BRING BACK THE ’70s! Elle Fanning’s Streep-worthy emoting in the Super-8 title film within this film is one redeeming element of director J.J. Abrams’s Spielberg homage.|
Arriving on a wave of secrecy that the projects of J.J. Abrams have become known for, Super 8 turns out to contain hardly any secrets at all.
It's exactly the kind of homage to the early output of producer/director Steven Spielberg that was promised by the well-cut teaser that ran during last February's Super Bowl, from the first frames to the last — from Spielberg's Amblin Entertainment logo appearing at the start (he's the film's producer), to the final crescendo of composer Michael Giacchino's bombastic, John Williams–like score.
After two feature outings as a director (Mission: Impossible III and Star Trek), Abrams has yet to develop a clear style of his own, so trying to emulate someone else's is as successful as something a group of kids with a camera might make, inspired by movies they adore: a fitfully entertaining, loving tribute, but little more.
Which suits Abrams' nostalgic tale of pubescent proto-filmmakers mounting a mini-epic of zombie mayhem during summer vacation of 1979. If only Abrams had been content to explore the simple pleasures of this coming-of-age tale, but no, he had to go and combine it with another of his story ideas under development — that of an alien on-the-loose, unleashed from a cargo container headed from Area 51 during a disastrous train derailment.
While this latter idea remains woefully underdeveloped, cobbled from elements of Spielberg's E.T.: The Extra-Terrestrial and Close Encounters of the Third Kind, not to mention the unfortunate decision to keep the creature hidden until late in the picture, à la Jaws, at least Abrams shares Spielberg's talent for casting children — if not quite his gift for directing them.
Newcomers Joel Courtney and Riley Griffiths — playing Joe, the film's young hero and his camera-wielding best pal Charles, respectively — handle their roles with gusto, but it's Elle Fanning (Dakota's more naturalistic sis), a veteran at 13, who shines. As Alice, daughter of the town drunk (Ron Eldard), she finds herself cast in Charles's super-8 film-within-a-film as the long-suffering wife of a zombie-hunting police detective (a delightfully wooden Gabriel Basso). Her Streep-worthy emoting stirs Charles's inner Ed Wood — and Joe's tender heart.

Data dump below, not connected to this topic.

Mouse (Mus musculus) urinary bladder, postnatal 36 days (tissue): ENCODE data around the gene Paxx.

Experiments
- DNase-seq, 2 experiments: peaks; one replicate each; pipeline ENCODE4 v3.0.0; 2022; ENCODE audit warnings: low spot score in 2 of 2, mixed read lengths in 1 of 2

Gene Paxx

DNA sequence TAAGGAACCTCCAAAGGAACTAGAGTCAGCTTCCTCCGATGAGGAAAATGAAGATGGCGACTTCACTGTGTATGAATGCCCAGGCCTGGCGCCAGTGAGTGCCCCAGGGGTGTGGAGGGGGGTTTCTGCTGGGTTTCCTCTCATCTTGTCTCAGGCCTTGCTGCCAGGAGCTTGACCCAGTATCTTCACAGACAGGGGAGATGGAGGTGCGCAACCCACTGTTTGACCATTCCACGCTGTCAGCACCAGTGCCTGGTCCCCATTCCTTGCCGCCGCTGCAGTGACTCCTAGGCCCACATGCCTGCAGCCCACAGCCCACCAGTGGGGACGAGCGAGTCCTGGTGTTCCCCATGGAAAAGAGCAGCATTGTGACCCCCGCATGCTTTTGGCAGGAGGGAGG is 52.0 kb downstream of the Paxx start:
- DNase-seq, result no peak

I wish I could say the movie feels like it was filmed in the late '70s. Alas, I saw the 2-D film poorly projected through polarized 3-D lenses, robbing it of color and luminosity. Even so, most of the details — regarding both the era and the Amblin emulation — feel slightly off. Why are these kids making a splatter movie featuring the undead? Sure, the first couple of Romero's Dead films had already been released, but given their X-ratings, where would the lads have seen them? Wouldn't Star Wars have been the real touchstone, as it was for millions of movie-crazy youth of the day?
And what of Alice and Joe's single dads (Eldard and Kyle Chandler)? Students of Spielberg or even George Lucas know it's the father who's always absent, not to mention uncommented on — unlike the complicated backstory here.
Likewise, when a character says, "I don't feel good about this," fans of Star Wars and Indiana Jones will immediately hear an off-key echo of those films' signature line: "I've got a bad feeling about this." Those fans will have a bad feeling about that, too.
DIRECTED and written BY J.J. ABRAMS | WITH Kyle Chandler, Elle Fanning, Joel Courtney, Gabriel Basso, Noah Emmerich, Ron Eldard, Riley Griffiths, Ryan Lee, and Zach Mills